The perfect way of approaching script analysis for actors

The perfect way of Approaching a script

In this blog post, we will answer the question: ” what is script analysis?”,” Why is script analysis important? ” what are the checklists for breaking down a scene?” etc… all the essentials that will help you perfect the way of approaching a script.

What is script analysis?

Script analysis, also known as “table work” or “text work” is the process of reading and studying the text of the script in a detailed manner.

It is based largely on concepts derived from Stanislavski’s system of acting and method acting.

Analyzing a script allows actors and directors to develop a comprehensive understanding of the different aspects of a script, such as the setting, subtext, and characters’ objectives.

Actors use script analysis to create a variety of choices and interpretations that enables them to follow their intuition and instinct and act believably.

It is used in auditions and performances and is an indispensable tool for small as well as big roles.

When actors analyze a script, they break it down into smaller chunks like scenes, units, and beats. This makes it easy to explore and play with ideas and interpretations to come up with original and truthful portrayals.

Every time you conduct an in-depth study of your character and the world around it, you increase your capacity to deliver an exciting and special performance.

You also learn about your own perceptions in the process, as well as expand your understanding of others.

When analyzing a script actors have to read the text multiple times and in each reading, they should focus on different key aspects of the script.

Why is script analysis important?

actor script analysis

Script analysis helps actors think from the perspective of a character which allows them to pick up certain nuances and specific details that makes their performance captivating.

When you study your script thoroughly you are able to let go and inhabit the character’s behavior, characteristics, and humanity.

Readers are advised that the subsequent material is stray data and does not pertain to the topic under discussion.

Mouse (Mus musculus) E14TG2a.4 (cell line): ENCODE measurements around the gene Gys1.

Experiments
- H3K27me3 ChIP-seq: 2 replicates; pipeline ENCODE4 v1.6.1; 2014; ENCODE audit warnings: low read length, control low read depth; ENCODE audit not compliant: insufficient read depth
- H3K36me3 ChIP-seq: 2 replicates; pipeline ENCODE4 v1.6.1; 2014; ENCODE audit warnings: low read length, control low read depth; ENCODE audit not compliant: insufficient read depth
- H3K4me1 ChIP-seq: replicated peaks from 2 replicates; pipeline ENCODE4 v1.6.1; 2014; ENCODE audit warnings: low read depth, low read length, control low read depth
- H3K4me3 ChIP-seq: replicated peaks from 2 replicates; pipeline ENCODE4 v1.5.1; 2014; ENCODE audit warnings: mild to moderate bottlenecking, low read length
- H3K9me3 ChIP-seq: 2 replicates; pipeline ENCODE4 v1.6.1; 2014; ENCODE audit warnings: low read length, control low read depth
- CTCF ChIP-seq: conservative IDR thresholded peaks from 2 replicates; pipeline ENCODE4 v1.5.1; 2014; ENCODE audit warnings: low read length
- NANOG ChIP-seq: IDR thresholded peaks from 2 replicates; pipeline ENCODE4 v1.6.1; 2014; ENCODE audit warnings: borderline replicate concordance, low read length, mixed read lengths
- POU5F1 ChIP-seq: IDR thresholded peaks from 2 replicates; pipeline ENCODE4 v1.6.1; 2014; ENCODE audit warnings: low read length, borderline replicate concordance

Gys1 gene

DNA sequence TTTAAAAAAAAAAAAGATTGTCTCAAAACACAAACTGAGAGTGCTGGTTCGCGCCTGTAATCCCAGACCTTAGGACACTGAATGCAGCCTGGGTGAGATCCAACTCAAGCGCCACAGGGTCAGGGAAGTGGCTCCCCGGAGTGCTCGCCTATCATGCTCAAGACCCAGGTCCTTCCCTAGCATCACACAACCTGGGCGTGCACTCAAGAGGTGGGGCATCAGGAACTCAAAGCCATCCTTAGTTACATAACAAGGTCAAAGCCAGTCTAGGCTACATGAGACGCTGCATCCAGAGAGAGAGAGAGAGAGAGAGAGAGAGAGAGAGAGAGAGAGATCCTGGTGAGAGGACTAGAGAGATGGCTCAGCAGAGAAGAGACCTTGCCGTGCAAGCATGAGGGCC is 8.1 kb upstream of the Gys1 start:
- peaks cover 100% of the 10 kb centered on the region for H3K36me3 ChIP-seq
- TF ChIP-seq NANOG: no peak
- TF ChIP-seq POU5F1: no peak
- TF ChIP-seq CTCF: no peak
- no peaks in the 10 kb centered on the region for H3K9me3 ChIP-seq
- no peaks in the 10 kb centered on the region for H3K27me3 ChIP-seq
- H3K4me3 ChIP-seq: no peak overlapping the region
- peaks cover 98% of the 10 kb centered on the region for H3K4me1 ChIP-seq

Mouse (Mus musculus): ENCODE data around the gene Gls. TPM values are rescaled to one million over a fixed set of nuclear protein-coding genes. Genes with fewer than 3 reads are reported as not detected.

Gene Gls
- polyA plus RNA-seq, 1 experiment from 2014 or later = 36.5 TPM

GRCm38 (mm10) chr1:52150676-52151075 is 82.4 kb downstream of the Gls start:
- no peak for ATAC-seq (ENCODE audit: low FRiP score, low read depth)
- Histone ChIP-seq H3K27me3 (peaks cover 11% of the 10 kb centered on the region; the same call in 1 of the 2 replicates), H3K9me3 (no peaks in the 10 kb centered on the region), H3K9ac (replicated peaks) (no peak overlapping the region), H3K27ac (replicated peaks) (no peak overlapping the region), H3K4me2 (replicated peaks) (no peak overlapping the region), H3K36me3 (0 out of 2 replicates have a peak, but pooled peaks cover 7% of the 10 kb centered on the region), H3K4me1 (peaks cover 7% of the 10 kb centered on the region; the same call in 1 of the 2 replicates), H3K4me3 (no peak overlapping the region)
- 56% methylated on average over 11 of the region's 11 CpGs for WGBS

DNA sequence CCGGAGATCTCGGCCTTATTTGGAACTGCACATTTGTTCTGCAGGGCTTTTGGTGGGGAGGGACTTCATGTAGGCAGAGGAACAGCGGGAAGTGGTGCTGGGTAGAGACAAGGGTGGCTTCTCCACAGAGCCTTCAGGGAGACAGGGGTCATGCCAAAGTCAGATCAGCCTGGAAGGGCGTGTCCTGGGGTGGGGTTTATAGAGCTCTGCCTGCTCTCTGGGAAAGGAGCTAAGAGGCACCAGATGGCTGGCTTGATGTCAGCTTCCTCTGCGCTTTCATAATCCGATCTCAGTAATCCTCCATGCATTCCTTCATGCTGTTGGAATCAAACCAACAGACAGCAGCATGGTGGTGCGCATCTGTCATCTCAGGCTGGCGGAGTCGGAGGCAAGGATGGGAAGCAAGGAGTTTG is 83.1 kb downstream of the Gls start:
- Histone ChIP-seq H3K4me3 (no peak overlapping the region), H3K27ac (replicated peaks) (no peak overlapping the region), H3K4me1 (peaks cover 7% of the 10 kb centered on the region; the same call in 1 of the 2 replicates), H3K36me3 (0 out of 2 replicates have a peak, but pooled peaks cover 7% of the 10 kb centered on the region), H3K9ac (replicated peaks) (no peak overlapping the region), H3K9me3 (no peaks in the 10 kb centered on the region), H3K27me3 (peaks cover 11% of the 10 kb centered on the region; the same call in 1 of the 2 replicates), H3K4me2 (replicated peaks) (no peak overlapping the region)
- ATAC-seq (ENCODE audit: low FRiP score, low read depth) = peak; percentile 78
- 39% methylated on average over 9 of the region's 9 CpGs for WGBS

One of the keys to great acting is the ability to make strong choices. To do this you need to understand your character’s objectives or motivations which you achieve by studying and analyzing your script.

The job of analyzing the script plays a vital role for all personnel that have a creative decision on your set or stage.

This includes costume and set designers, other actors, producers, and especially the director, who will be breaking down and analyzing your character as well.

The director will have ideas that he or she will be sharing, and you have to be open-minded and flexible to incorporate those suggestions into your performance.

By doing a thorough script analysis you will easily understand the director’s input and make this collaboration effective.

Every time you pick up a new script, your approach will usually change, because every script is unique and needs to be analyzed differently. The biggest differences are those between comedy and dramatic scripts.

Step one: Read the script

brain downloading book how to approach a script

Whenever you are working on script analysis you will read and re-read the script several times. When you read a script for the first time, try to do it in one sitting.

While reading your script it is essential to reserve any judgment and enjoy it if possible. It doesn’t matter if you like the script or not, as long as you intend to work on it.

In the first readthrough of the script analysis, your aim is to get a general feel for the story and tone of the script. Your focus should not be on analyzing it, but rather simply absorbing the story.

Try to put yourself in the shoes of the audience and see it from their perspective. Pay attention to your reactions. What excites you? Surprises you?

Then, on subsequent readings, you will begin to analyze the script in more depth.After you have read your script multiple times ask yourself some questions to get an overall understanding of your script.

  • What is the play about?
  • Who’s the protagonist?
  • What makes me care about this play?
  • Why would I want to see this play?
  • If I were directing the play, what would be my takeaway message?

Given circumstances

The first thing you need to do when analyzing a script is become familiar with the circumstance or context of the situation.

Given circumstances are the facts that describe the environment or world of the play.

It refers to the environmental and situational conditions which influence the actions that a character will take. You can find the given circumstances in stage directions but usually, character dialogues are the best source of information.

The best way to find out the given circumstances in your script is to ask questions. These are known as the 5 W’s or who, what, when, where, and why.

Questions Who What - Free photo on Pixabay

1. Who am I?

This question is referring to your character. Answer this question in a specific manner. Don’t use vague or generic titles like student, lawyer mom, kid, etc.